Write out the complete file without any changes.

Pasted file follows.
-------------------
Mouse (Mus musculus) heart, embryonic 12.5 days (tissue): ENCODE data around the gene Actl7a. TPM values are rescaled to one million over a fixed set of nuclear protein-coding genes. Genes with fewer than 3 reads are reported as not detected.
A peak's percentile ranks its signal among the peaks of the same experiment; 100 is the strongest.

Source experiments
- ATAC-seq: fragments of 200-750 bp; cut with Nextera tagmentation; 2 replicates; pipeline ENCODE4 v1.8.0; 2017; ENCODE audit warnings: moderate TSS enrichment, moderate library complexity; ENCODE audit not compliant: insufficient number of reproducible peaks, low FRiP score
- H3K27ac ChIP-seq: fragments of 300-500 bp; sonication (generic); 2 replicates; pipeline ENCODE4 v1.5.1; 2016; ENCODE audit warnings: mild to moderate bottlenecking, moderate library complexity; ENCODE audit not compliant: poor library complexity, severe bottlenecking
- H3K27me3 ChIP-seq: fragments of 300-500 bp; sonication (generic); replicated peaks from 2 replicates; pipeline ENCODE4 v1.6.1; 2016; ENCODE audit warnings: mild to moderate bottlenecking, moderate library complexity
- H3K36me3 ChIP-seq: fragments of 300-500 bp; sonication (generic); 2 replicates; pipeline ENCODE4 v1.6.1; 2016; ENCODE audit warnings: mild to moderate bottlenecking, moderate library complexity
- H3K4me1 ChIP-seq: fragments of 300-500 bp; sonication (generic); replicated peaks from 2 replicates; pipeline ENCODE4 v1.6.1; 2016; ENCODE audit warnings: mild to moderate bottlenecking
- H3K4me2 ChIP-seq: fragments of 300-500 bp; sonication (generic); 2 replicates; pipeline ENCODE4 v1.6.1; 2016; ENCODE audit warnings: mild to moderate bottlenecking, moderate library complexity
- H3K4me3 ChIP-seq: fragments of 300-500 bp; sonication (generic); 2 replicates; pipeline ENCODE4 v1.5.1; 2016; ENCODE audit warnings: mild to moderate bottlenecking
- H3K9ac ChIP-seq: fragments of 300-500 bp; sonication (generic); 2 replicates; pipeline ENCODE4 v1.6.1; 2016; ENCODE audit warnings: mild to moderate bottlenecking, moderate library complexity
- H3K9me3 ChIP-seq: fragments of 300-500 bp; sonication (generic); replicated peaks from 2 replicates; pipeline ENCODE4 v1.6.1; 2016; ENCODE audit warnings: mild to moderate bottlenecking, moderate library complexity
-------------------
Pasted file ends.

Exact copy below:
Mouse (Mus musculus) heart, embryonic 12.5 days (tissue): ENCODE data around the gene Actl7a. TPM values are rescaled to one million over a fixed set of nuclear protein-coding genes. Genes with fewer than 3 reads are reported as not detected.
A peak's percentile ranks its signal among the peaks of the same experiment; 100 is the strongest.

Source experiments
- ATAC-seq: fragments of 200-750 bp; cut with Nextera tagmentation; 2 replicates; pipeline ENCODE4 v1.8.0; 2017; ENCODE audit warnings: moderate TSS enrichment, moderate library complexity; ENCODE audit not compliant: insufficient number of reproducible peaks, low FRiP score
- H3K27ac ChIP-seq: fragments of 300-500 bp; sonication (generic); 2 replicates; pipeline ENCODE4 v1.5.1; 2016; ENCODE audit warnings: mild to moderate bottlenecking, moderate library complexity; ENCODE audit not compliant: poor library complexity, severe bottlenecking
- H3K27me3 ChIP-seq: fragments of 300-500 bp; sonication (generic); replicated peaks from 2 replicates; pipeline ENCODE4 v1.6.1; 2016; ENCODE audit warnings: mild to moderate bottlenecking, moderate library complexity
- H3K36me3 ChIP-seq: fragments of 300-500 bp; sonication (generic); 2 replicates; pipeline ENCODE4 v1.6.1; 2016; ENCODE audit warnings: mild to moderate bottlenecking, moderate library complexity
- H3K4me1 ChIP-seq: fragments of 300-500 bp; sonication (generic); replicated peaks from 2 replicates; pipeline ENCODE4 v1.6.1; 2016; ENCODE audit warnings: mild to moderate bottlenecking
- H3K4me2 ChIP-seq: fragments of 300-500 bp; sonication (generic); 2 replicates; pipeline ENCODE4 v1.6.1; 2016; ENCODE audit warnings: mild to moderate bottlenecking, moderate library complexity
- H3K4me3 ChIP-seq: fragments of 300-500 bp; sonication (generic); 2 replicates; pipeline ENCODE4 v1.5.1; 2016; ENCODE audit warnings: mild to moderate bottlenecking
- H3K9ac ChIP-seq: fragments of 300-500 bp; sonication (generic); 2 replicates; pipeline ENCODE4 v1.6.1; 2016; ENCODE audit warnings: mild to moderate bottlenecking, moderate library complexity
- H3K9me3 ChIP-seq: fragments of 300-500 bp; sonication (generic); replicated peaks from 2 replicates; pipeline ENCODE4 v1.6.1; 2016; ENCODE audit warnings: mild to moderate bottlenecking, moderate library complexity